His work will begin next Jan. and end in Sept.
Matt Verbyla ’06 (Unionville, Conn.), a civil engineering major with a minor in Spanish, has been awarded a Fulbright Scholarship to examine the challenges of managing, operating, and maintaining community-owned water systems in rural villages in Honduras.
He will work with local authorities and organizations in regions that have developed Water Board Associations (WBAs).
WBAs are responsible for the local water systems and are comprised of elected officials from small villages. They hold monthly meetings with local authorities such as the Honduran Water and Sewer Authority, the Health Ministry, and the Honduran Forest Service; as well as non-government entities such as international aid groups that work in the region to discuss water and sanitation-related issues.
During the trip, Verbyla will assess the WBAs efficiency in improving the water conditions.
“I will use the experience gained from this Fulbright Fellowship to develop guidelines that can be a resource for other regions that have not yet established Water Board Associations, as well as non-governmental organizations, mission groups, and service organizations (such as chapters of Engineers Without Borders) that come from outside of Honduras to support water and sanitation development projects,” says Verbyla.
The project will include work at the University of San Pedro Sula, in San Pedro Sula, Honduras, where Verbyla plans to take courses in education, communication, culture, and politics. In addition, he will have the opportunity to work with students from Honduras who are interested in engineering.
Verbyla will conduct fieldwork starting with the Yoro region, a community he is familiar with through his involvement with Engineers Without Borders (EWB).
“I hope to provide a resource to service-learning and outreach organizations that do work in Honduras,” he adds. “Sometimes, when international service groups and/or missionaries are not aware of local models of sustainability, success, and practices, they may tend to impose the models that they are familiar with (from the United States or from whatever country or culture the service group is from). I hope to gain an understanding of the local models of success and sustainability for water and sanitation systems in Honduras.”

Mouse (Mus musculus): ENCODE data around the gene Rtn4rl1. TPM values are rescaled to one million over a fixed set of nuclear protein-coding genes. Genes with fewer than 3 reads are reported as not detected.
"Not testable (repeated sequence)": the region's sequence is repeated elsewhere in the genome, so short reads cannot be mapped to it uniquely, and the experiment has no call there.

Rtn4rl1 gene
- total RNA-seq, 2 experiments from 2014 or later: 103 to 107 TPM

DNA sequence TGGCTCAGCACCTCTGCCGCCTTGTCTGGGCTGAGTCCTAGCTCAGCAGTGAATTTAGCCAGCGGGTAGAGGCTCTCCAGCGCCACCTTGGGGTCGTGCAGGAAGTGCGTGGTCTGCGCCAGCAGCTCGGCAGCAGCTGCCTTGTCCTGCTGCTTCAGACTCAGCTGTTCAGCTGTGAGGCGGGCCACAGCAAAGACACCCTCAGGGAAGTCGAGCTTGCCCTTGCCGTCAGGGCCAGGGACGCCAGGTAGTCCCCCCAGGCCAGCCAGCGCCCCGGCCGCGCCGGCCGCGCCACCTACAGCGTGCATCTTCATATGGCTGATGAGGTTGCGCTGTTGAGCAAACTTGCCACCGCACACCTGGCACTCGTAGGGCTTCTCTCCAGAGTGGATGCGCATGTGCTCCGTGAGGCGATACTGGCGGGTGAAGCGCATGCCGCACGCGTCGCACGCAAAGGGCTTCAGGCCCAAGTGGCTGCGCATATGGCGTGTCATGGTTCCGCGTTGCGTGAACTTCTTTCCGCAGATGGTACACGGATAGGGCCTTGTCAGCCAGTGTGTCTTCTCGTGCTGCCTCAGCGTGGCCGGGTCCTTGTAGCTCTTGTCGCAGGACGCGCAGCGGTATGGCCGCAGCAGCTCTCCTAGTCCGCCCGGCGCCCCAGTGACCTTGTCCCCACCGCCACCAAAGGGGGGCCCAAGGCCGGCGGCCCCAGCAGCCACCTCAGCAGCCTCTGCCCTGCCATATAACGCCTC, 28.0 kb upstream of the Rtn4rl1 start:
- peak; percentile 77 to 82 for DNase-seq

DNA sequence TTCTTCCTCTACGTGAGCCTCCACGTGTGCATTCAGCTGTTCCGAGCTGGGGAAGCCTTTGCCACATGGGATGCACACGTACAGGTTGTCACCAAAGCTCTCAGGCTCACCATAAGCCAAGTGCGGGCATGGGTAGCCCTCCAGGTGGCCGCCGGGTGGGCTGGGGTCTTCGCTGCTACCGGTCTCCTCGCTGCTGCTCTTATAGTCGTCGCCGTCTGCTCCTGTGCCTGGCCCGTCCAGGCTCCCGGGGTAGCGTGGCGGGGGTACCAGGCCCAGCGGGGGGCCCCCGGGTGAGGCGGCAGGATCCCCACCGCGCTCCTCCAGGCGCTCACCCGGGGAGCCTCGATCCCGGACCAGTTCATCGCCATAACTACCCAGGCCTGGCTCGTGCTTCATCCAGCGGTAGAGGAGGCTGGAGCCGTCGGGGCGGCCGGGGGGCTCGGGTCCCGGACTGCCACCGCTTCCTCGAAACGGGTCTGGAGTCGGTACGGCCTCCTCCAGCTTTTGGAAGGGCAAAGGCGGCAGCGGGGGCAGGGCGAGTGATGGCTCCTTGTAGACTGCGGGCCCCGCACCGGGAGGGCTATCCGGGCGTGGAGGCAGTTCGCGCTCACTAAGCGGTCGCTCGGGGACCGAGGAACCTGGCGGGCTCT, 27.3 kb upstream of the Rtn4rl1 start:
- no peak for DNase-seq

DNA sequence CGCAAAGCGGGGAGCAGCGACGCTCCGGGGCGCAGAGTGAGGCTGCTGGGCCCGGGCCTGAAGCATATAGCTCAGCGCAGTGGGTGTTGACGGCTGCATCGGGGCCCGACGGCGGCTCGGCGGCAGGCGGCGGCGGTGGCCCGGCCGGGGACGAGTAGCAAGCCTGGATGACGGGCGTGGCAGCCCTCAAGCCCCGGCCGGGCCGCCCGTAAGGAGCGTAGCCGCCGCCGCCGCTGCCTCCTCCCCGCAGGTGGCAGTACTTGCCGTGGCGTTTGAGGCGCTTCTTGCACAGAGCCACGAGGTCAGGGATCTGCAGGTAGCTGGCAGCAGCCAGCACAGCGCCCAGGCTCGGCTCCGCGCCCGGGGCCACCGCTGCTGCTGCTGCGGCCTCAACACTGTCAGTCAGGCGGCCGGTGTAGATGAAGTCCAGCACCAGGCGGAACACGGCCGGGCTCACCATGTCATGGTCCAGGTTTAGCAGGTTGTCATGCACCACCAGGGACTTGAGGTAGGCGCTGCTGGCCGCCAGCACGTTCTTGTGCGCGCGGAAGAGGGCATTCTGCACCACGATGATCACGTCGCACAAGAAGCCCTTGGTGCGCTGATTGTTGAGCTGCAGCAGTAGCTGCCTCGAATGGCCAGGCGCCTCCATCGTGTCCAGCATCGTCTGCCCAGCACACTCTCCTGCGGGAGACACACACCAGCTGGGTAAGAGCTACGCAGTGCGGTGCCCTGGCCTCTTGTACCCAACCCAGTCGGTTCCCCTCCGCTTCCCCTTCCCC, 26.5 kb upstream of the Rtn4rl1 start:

As the co-founder of Lafayette’s EWB chapter, Verbyla’s involvement in community service inspired this endeavor.
“I think service-learning experiences such as EWB can be a great experience for students,” he explains. “It is a chance to build cultural awareness, utilize multidisciplinary concepts learned in the classroom, and assist communities that struggle to achieve basic water and sanitation services.”
Verbyla praises Lafayette faculty for his successful college career.
“Professor [David] Brandes and Professor [Sharon] Jones from civil and environmental engineering have been particularly helpful with supporting my efforts and helping me achieve my goals through Engineers Without Borders.
“In my Spanish courses, Professor [Denise] Galarza-Sepulveda has been a big influence by inspiring my interest and enthusiasm in studying Latin American. I have improved my Spanish skills a lot in her courses and developed background knowledge of some of the general historical influences in the development of Latin American nations.
“In terms of getting the Fulbright, I can’t fail to mention Dean [Julia] Goldberg, who is absolutely the most enthusiastic person in terms of encouraging students to apply for grants and fellowships. She helped me out a lot with writing and revising my personal statement for the Fulbright.”
A former Big Brother, and community service assistant coordinator, Verbyla tutors English as a second language students through ProJeCt of Easton and Ingles Numero Uno with the Landis Center. Verbyla also volunteers with Kids at Third Street Alliance.
He participated in Played Out, a student theater group, and was a resident advisor. Verbyla is a member of Sigma Delta Pi, the Spanish honor society; Students for Social Justice; and the Percussion Ensemble. In addition, he serves as a drum tutor for World Music Traditions taught by Larry Stockton, professor and head of music.
Verbyla is one of 11 Lafayette students to have received Fulbright grants in the past seven years. The other recipients are Emily Groves ’05 (A.B. English), Teva Miller ’04 (A.B. English/German), Hart Feuer ’05 (A.B. economics and business/German), Shara Gregory ’04 (A.B. international affairs/German), Michael Lestingi ’04 (B.S mechanical engineering; A.B. international studies/Russian & East European Studies), Jessica Coakley ’03 (A.B. international affairs/economics & business), Tarik Ghanim ’03 (B.S. electrical and computer engineering; A.B. international studies), Sarah Glacel ’01 (A.B. Russian & East European Studies/international affairs), Sarah Eremus ’00 (A.B. Spanish/Japanese studies), and Gregory Domber ’97 (A.B. history/philosophy).
Spearheaded by Arkansas Senator J. William Fulbright, the Fulbright Program was established by Congress in 1946 to demonstrate U.S. commitment to democratic values worldwide. The program aims to increase mutual understanding among nations through educational and cultural exchange, strengthen U.S. ties with other nations, and promote international cooperation.